Is Travel The Ultimate Self Development Tool?

When most people think of taking a holiday in their favorite international locations I guess you could say that relaxation is the priority. Is it not interesting that for most of us, time away from work means more stress?

In recent months (and a whole lot of work related travel for my book) I’ve become more and more aware of the urge to check my phone, complete another project and just as a rule of thumb, ‘remain busy’.  Being busy does not mean that high quality output is being achieved and for me for that is disastrous.

If you truly want productivity or even success, these weaknesses need to become strengths. In this article I believe that taking a holiday might just be the most powerful way to begin doing that.

Urgent Vs Important?

Between the periods of 2005 to 2007 I moved 37 times. This holiday was appropriated at that time with a working holiday visa to the United Kingdom. I was the kind of kid who lacked just about any common sense. I remember the first piece of baggage I bought for my ‘holiday’ and it was a large red duffel bag that in retrospect was one of the worst travel items I’ve ever bought.

It’s funny to me how impractical some of our ideas about health, wealth, and love can become, especially when we compare them to scenarios in everyday life.

Most people are not taught to spend less money than they earn. We are raised to be risk averse, inclined to worry constantly and conversely, take absolutely no action against anything that might be damaging our relationships with friends or family.

For most of us, urgent always comes before important.

A few years ago I was lucky enough to meet Michael Blevins (Henry Cavill’s Coach for Superman). He was coaching some colleagues at the time. It left such an impression on me!

Michael teaches an old Gym Jones Adage that the mind is primary and that in any scenario in our lives, it’s often our own beliefs, thoughts and emotions which can hold us back from our true potential. In the actual training session this can be anything from negative self-talk to self-sabotage.

The lesson on this particular day was how to get under the bar during the Clean and Jerk. The bar had to reach a certain height before the lifter could begin the descent into the catch and, this requires more commitment and speed as you progress in your lifting career.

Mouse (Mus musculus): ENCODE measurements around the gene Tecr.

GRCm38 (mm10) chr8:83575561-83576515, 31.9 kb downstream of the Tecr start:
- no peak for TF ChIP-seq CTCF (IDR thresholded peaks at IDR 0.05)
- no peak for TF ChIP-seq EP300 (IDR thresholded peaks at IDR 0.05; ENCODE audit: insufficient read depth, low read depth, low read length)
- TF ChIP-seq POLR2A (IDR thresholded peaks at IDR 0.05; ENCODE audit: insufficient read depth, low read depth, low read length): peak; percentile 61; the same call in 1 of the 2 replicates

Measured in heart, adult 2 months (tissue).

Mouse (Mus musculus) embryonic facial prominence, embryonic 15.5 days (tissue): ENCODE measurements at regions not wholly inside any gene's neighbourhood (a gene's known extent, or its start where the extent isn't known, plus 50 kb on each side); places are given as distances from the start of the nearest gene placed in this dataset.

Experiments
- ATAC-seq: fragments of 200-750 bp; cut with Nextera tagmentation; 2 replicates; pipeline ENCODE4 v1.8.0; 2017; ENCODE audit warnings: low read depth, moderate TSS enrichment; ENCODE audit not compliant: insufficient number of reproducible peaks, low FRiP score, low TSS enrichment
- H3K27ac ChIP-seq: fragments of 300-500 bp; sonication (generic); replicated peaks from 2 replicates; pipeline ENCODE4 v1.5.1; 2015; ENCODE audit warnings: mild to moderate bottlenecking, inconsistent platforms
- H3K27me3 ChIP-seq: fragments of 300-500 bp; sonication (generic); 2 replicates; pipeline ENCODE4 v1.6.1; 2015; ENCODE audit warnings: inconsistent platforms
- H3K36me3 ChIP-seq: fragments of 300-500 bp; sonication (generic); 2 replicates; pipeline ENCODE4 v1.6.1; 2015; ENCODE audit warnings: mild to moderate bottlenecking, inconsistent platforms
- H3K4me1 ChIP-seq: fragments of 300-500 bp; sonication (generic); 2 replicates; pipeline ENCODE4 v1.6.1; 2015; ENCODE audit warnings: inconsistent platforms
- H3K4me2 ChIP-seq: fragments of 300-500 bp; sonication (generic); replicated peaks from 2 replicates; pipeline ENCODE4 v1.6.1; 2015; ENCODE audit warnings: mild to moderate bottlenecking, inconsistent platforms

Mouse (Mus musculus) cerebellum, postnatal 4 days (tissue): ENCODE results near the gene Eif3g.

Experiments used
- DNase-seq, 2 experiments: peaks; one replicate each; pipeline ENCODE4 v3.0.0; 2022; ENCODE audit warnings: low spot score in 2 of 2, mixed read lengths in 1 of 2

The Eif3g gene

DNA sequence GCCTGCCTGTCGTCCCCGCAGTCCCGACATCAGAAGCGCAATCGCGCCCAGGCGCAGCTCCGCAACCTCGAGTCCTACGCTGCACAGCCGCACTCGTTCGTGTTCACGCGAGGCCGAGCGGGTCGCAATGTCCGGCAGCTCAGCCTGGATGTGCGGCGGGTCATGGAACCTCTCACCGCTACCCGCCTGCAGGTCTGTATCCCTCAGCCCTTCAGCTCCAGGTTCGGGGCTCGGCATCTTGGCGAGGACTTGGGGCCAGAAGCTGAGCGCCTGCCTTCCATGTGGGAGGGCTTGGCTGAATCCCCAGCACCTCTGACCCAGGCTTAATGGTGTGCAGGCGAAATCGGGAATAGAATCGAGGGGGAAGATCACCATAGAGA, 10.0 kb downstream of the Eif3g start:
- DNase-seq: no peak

For me lifting is similar in some ways to travel, the act itself requires commitment and the ability to change direction quickly. In today’s world this is a tremendous advantage.

Change can be the linchpin between the management of chronic disease or optimal health. The ability to adapt quickly changing environments, languages or countries can all be beneficial.

The key to long and happy career or fading out in your mid 40’s is balance; sitting in a chair for 40 hours a week seems to be an accepted norm.

The irony is that there are pro and cons to everything in life but there is certainly one sucky moment when you know you are letting yourself down either by not taking the time to see something through properly or, rushing the process and looking for changes that do not exist.

We all tend to oversimplify the complex as a way of justifying our excuses.

The Way Out Is Through

Struggling to make progress is exactly when you are moving in the right direction. There is a reason why eating the right foods is inconvenient, there is a reason why getting enough sleep is hard. The point is that until we address the former, the latter is not going to make much of a difference. This is why starting with the right perspective is so important.

Have you ever noticed that guy or girl who really wants to be in the greatest shape EVER but has never quiet gotten there? He or she might be you, me, or any number of people that feel they have been shortchanged by the ever ubiquitous term ‘fitness’. I know I’ve felt this way MANY times.

For years the idea of washboard abs and being ‘lean’ was my ultimate goal. I weighed my foods, took my supplements and did my cardio but  I noticed that each time I used a particular method, it became harder and harder for me to look my best.  I felt ‘stuck’ and I found myself associating my self-worth with my physique.

Why do we always feel that deep sense of worthlessness about abs, or any other form of narcissism? The abs, arms and body we enjoy should be a product of the work you can perform, of the movement that you have honed and refined. The ability to resist stress and do what you want with your life irrespective of perceived limitations. A simple example is just how many strict chin-up’s you can do perform. We don’t need to associate our self-esteem with success or failure, doing the work is enough.

‘Fitness’ seems to have moved towards the idea that being a beginner should never train hard and that effort is not something to be scrutinized. That coming undone is something to fear.

The rhetoric goes like this in modern advertising.

If you are fat, you are worthless. If you are depressed it’s likely you will be like that forever. If you have a headache you might have Cancer or, if you ask your boss for a raise you might get fired.